Hotmail or Notmail
Date Added: Mar. 6, 2002
Despite what these letters claim, Hotmail is not running out of resources, the server is not being taken offline, nor is your account in danger if you don't prove you use it.
hey, i don't know if this is for real, but it can't hurt to just send it to all the hotmail users ya know.....
Dear Hotmail User,
Because of the sudden rush of people signing up to Hotmail, it has come to our attention that we are vastly running out of resources. So,within a month's time, anyone who does not receive this email with the exact subject heading, will be deleted off our server. Please forward this email so that we know you are still using this account.
WARNING WARNING Hotmail is overloading and we need to get rid of some people and we want to find out which users are actually using their Hotmail accounts. So if you are using your account, please pass this e-mail to every Hotmail user that you can and if you do not pass this letter to anyone we will delete your account.
From Mr. Jon Henerd Hotmail Admin. Dept.
A common theme in chain letters is that since the big corporations (in this case, Microsoft, the owner of Hotmail) offer for free services that you grow very dependent on, they can do whatever they want to with them and you'll have to cooperate or lose the "right" to use them.
Originally an independent company, Hotmail was one of the first and most successful web-based free e-mail services. So successful it was, in fact, that Microsoft bought the startup when it was only a year or so old. Now, we're expected to believe that one of the oldest and most successful free e-mail services could run out of resources, especially with the backing of a multi-billion-dollar giant like Microsoft?
On top of that, we're to believe that Hotmail's management would send such news to you via a randomly forwarded and poorly written e-mail?
Seasoned Hotmail users (and users of other web-based e-mail services) know that this type of information, if real, would appear on the service's login page or sent directly to each user in an e-mail bulletin. Hoaxes like this one prey on the novice user, who is not yet used to how these services work.
That is one of the reasons this chain is so pervasive and persuasive. Hotmail appeals to the novice user in droves. It is simple to set up, simpler to use and is included in Windows, MSN and other Microsoft products.
In 2001 - perhaps responding to the realization that people just weren't buying Hotmail running out of resources - a new version surfaced instructing Hotmail users to forward to avoid having to pay a monthly fee for the service. This one is "signed" by none other than Bill Gates himself.
Attention Hotmail Users:
Due to a recent increase in the number of Hotmail users, we have found that our free web-based email service has become too popular for our resources. Because of this, we are going to begin charging a fee to the users who are not sufficiently taking advantage of the technology we are providing them. The users who receive this email and do not forward it to at least 15 people will be charged a fee of $25.00 per month. I have conferred with my associate S. Jobs, and we have agreed that this is an appropriate amount.
Sincerely, William Gates, CEO Microsoft Inc.
One month later, a prettier version - designed to look like an html message from MSN (but delivered as a .jpg image file) - began making the rounds and duping a new group of MSN-ers.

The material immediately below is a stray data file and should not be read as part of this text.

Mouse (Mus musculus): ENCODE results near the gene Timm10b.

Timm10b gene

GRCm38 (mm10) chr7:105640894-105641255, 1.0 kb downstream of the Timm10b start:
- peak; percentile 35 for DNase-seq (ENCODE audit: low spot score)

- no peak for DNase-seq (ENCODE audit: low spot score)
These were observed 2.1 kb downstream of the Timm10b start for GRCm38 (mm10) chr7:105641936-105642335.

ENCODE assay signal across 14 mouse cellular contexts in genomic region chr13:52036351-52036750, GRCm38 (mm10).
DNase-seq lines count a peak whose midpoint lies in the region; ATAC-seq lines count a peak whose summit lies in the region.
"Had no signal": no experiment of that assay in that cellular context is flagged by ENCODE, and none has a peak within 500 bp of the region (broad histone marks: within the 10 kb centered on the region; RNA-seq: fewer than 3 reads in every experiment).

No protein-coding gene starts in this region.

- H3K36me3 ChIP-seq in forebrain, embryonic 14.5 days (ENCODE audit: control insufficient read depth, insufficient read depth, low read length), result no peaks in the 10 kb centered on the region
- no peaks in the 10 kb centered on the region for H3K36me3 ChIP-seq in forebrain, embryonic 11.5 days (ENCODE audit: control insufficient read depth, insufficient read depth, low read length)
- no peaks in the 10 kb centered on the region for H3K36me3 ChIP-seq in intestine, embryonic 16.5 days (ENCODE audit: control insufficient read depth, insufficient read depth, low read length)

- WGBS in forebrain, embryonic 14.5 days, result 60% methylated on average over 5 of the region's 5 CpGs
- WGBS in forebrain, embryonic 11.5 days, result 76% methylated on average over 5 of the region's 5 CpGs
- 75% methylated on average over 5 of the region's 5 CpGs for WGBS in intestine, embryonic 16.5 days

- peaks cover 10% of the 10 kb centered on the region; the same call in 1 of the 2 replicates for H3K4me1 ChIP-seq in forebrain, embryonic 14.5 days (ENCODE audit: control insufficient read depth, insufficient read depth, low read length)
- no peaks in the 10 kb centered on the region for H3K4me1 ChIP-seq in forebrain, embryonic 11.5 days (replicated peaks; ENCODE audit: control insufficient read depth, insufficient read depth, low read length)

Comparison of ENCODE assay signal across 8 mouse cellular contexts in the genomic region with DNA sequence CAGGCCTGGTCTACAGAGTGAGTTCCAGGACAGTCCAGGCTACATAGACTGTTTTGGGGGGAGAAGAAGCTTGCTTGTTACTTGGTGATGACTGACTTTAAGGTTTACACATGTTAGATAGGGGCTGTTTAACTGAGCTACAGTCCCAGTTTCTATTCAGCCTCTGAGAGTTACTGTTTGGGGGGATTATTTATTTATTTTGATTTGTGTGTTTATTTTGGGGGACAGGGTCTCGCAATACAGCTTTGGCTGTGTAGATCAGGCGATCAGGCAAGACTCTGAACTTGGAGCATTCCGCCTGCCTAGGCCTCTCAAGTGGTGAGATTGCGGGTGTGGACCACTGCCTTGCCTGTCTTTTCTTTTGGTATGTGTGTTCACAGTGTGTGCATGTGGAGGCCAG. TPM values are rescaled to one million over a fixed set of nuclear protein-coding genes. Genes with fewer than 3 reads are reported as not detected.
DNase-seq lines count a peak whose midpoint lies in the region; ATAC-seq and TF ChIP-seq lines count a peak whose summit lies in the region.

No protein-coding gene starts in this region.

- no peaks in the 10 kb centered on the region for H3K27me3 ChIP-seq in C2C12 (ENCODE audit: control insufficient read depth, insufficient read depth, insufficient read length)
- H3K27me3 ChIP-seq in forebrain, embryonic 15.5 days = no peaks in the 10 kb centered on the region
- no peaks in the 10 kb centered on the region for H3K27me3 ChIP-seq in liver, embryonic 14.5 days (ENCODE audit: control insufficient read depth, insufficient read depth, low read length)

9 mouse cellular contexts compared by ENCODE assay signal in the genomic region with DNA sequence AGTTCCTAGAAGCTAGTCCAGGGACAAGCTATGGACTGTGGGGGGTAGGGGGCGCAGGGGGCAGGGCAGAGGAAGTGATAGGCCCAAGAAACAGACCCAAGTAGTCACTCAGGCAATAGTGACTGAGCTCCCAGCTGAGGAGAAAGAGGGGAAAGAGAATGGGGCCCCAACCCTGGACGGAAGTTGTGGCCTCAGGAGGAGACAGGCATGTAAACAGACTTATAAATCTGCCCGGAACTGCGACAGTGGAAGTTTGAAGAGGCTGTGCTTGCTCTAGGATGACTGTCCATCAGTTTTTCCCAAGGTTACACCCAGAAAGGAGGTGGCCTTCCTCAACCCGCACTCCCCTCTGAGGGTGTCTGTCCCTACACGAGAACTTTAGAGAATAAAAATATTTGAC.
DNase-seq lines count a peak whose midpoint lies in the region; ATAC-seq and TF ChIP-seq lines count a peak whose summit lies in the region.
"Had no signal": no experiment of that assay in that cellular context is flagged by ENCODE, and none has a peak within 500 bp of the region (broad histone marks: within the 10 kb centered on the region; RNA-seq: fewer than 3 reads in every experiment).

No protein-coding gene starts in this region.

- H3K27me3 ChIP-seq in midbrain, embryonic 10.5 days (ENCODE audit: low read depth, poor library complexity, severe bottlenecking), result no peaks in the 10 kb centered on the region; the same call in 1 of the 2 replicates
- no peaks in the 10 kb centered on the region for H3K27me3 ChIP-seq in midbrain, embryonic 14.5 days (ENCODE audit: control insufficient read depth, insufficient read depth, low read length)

Here's another - with more grammatical errors.
Yet one more tells you that the MSN and Hotmail servers will be taken offline and that you need to forward all important mail and copy your address book. You're also told that your account will be cancelled if you don't forward the notice to 20 friends. The grammatical errors alone should be enough clue that this one is a hoax.
In March, 2002, many users received the supposed "final warning" that, while prettier than its predecessors, is no more valid or better written.
The most convincing argument against the claim that MSN wants you to forward an e-mail to prove you use your account is that e-mail tracking as it is described in this chain letter is not possible. Also, what if you don't know 15 or 20 other hotmail users (I know I don't)?
If Hotmail really wanted to weed out inactive accounts, they could just check their system to find any account whose owner has not logged in in a given amount of time - In fact, that's exactly how Hotmail manages its inactive accounts. The following is from Hotmail's Frequently Asked Questions page:
"If you do not sign in to your MSN Hotmail account for 60 days, or if you do not sign-in within the first 10 days, your account will be marked 'inactive.' Stored e-mail and addresses will be permanently deleted, and inbound mail will be refused. If your account stays 'inactive' for over a period of 90 days, it will be permanently deleted."
The very first version listed above contains a comment from one of the fowarders that "i don't know if this is for real, but it can't hurt to just send it to all the hotmail users ya know..." Well, it can hurt, and here's why: One version of this chain I received contained nearly 650 e-mail addresses from numerous forwards. It took me about 20 minutes and a word processor to isolate those addresses and create a list that would be worth hundreds of dollars to any e-mail marketer (spammer). Don't worry, I deleted the list and would never sell such a thing, but I wanted to demonstrate how easy it would be to collect them using chains like this.
Hotmail is alive and well and you don't need to forward some dumb e-mail to save your account or keep it free. Break this Chain!